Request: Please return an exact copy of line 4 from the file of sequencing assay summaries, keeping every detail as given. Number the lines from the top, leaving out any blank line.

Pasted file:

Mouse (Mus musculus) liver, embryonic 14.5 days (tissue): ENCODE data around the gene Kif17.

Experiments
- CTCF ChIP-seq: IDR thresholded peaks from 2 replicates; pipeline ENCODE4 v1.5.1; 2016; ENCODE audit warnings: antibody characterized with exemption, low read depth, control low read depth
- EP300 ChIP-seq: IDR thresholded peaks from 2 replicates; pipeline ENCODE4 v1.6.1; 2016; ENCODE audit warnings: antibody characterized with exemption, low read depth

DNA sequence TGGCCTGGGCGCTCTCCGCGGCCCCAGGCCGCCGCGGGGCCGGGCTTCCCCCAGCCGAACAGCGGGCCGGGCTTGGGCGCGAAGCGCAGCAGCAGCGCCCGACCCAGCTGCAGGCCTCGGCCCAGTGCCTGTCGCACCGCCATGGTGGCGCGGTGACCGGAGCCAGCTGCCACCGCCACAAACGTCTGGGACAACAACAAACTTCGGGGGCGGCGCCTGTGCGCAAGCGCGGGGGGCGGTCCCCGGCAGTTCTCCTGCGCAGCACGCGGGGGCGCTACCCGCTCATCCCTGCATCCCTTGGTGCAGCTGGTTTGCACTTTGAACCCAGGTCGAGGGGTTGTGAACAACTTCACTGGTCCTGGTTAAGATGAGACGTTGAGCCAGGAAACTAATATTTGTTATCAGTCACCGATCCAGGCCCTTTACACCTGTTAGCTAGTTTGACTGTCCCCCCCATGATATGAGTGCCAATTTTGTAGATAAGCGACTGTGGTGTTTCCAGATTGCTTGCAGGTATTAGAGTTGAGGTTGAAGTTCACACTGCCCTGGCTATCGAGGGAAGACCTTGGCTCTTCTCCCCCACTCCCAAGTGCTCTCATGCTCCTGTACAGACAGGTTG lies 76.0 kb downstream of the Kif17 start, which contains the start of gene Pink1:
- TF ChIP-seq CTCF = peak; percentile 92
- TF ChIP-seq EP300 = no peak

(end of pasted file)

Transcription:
- EP300 ChIP-seq: IDR thresholded peaks from 2 replicates; pipeline ENCODE4 v1.6.1; 2016; ENCODE audit warnings: antibody characterized with exemption, low read depth